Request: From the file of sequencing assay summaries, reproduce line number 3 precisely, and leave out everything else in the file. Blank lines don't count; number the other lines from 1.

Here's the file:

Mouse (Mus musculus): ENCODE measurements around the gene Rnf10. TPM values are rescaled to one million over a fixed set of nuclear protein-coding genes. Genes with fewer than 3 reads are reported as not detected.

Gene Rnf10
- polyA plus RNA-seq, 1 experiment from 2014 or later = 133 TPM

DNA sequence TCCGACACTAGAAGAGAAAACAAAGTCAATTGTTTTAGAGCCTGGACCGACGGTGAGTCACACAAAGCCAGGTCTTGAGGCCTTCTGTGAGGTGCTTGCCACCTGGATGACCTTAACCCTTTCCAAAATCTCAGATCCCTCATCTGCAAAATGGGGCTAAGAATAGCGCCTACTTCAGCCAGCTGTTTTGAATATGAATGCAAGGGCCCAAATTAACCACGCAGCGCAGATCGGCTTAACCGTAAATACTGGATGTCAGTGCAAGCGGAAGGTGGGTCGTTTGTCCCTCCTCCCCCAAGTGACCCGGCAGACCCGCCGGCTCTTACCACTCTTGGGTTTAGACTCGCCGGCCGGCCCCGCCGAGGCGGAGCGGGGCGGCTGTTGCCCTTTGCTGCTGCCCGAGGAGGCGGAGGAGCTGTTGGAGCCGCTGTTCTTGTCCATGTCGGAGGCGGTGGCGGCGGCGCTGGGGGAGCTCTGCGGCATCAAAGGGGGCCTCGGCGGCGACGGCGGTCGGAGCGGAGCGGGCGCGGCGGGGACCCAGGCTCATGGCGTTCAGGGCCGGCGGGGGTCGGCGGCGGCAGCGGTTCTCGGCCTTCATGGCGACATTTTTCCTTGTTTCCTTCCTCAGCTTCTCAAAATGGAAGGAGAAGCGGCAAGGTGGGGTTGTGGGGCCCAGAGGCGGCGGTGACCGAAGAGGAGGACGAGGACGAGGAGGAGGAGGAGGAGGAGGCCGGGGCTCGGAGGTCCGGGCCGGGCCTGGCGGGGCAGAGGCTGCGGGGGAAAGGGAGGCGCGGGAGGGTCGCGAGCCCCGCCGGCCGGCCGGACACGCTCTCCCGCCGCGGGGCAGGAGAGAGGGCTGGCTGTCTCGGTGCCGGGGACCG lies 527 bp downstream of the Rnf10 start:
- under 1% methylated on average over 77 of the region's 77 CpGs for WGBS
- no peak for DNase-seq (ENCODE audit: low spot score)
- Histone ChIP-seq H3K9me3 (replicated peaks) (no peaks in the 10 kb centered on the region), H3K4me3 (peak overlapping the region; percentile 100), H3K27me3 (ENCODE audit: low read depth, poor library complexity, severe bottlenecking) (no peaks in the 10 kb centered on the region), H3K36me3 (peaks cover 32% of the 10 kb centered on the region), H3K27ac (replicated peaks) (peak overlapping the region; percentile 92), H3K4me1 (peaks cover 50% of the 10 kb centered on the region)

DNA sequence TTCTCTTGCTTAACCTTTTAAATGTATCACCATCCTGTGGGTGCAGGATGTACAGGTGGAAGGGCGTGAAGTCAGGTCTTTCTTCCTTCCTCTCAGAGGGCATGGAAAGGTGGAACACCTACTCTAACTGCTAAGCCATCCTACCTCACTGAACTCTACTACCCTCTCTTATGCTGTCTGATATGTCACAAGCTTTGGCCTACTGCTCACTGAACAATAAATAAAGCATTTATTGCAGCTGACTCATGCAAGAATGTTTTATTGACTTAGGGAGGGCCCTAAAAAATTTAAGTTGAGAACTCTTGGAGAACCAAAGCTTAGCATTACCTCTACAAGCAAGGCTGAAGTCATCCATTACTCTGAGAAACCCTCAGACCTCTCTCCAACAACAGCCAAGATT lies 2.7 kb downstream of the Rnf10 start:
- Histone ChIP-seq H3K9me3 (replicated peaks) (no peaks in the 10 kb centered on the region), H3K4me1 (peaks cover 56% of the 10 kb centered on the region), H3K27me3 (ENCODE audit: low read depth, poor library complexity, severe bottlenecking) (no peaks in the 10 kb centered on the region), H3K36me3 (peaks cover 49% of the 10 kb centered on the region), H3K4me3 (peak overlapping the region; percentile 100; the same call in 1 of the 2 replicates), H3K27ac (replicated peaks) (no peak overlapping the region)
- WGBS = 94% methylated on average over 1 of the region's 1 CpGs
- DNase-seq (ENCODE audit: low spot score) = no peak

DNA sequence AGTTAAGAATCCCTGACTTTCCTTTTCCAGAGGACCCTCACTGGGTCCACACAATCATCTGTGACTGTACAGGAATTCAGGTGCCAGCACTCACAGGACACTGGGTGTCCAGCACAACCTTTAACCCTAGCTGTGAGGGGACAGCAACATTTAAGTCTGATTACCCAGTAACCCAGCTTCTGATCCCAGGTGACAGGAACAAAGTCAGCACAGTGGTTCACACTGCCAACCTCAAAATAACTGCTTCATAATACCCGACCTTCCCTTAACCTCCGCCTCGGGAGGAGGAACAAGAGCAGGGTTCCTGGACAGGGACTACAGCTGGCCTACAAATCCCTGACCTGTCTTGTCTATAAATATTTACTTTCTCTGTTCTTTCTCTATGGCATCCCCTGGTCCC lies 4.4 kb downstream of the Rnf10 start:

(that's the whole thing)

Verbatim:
- polyA plus RNA-seq, 1 experiment from 2014 or later = 133 TPM